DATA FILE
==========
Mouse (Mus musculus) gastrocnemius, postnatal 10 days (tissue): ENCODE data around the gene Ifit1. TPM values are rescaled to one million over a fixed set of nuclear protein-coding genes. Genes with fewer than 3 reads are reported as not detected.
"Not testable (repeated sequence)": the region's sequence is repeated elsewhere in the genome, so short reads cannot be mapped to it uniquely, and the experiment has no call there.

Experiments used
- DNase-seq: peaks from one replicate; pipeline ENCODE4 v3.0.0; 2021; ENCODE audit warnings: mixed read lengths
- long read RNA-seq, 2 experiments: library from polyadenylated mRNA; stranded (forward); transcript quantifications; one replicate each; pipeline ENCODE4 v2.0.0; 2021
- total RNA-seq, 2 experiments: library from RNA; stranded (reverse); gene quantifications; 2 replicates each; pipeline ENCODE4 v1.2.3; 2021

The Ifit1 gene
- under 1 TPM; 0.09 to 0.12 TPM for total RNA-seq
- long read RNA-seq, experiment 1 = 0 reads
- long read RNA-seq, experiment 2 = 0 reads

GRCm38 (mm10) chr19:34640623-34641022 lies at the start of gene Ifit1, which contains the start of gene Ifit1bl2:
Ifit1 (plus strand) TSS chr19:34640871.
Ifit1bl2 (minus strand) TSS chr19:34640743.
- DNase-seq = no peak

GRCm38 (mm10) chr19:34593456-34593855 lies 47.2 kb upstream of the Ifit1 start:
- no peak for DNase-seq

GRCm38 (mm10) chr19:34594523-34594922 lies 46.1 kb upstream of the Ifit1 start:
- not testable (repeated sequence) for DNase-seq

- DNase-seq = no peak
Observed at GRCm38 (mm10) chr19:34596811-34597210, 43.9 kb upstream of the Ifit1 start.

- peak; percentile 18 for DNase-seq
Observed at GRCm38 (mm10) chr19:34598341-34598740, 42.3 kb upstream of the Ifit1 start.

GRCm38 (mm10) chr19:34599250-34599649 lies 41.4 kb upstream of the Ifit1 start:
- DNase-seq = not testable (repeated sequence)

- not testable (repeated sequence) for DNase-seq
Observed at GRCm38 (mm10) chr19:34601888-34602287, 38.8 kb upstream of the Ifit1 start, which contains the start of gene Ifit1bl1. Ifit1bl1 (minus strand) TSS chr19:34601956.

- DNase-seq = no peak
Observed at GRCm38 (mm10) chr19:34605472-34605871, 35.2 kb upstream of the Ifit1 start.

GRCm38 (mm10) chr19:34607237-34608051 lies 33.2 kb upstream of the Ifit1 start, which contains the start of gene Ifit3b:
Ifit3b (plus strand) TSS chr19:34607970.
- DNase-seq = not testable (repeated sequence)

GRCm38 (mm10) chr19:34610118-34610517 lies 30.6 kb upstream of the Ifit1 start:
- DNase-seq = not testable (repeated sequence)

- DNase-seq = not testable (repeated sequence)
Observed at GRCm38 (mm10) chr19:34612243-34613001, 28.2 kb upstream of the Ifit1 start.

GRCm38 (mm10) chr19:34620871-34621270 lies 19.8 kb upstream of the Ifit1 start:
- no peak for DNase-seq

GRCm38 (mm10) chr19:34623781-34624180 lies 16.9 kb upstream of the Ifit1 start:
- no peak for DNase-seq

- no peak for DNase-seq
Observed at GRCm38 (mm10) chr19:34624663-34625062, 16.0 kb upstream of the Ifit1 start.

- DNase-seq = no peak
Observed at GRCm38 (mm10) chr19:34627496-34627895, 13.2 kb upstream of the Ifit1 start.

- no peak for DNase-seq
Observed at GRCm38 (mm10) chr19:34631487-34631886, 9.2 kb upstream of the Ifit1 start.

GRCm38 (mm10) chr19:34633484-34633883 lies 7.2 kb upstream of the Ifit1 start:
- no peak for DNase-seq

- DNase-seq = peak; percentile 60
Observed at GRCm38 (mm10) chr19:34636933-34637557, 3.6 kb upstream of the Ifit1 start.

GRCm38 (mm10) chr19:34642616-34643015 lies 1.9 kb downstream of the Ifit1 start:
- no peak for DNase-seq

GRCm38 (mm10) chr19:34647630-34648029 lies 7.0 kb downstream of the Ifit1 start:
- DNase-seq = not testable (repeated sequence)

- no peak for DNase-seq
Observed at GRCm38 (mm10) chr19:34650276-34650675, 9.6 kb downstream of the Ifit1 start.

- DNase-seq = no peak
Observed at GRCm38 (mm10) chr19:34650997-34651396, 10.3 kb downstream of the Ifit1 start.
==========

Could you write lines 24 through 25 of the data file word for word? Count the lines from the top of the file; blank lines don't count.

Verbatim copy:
- DNase-seq = not testable (repeated sequence)

- not testable (repeated sequence) for DNase-seq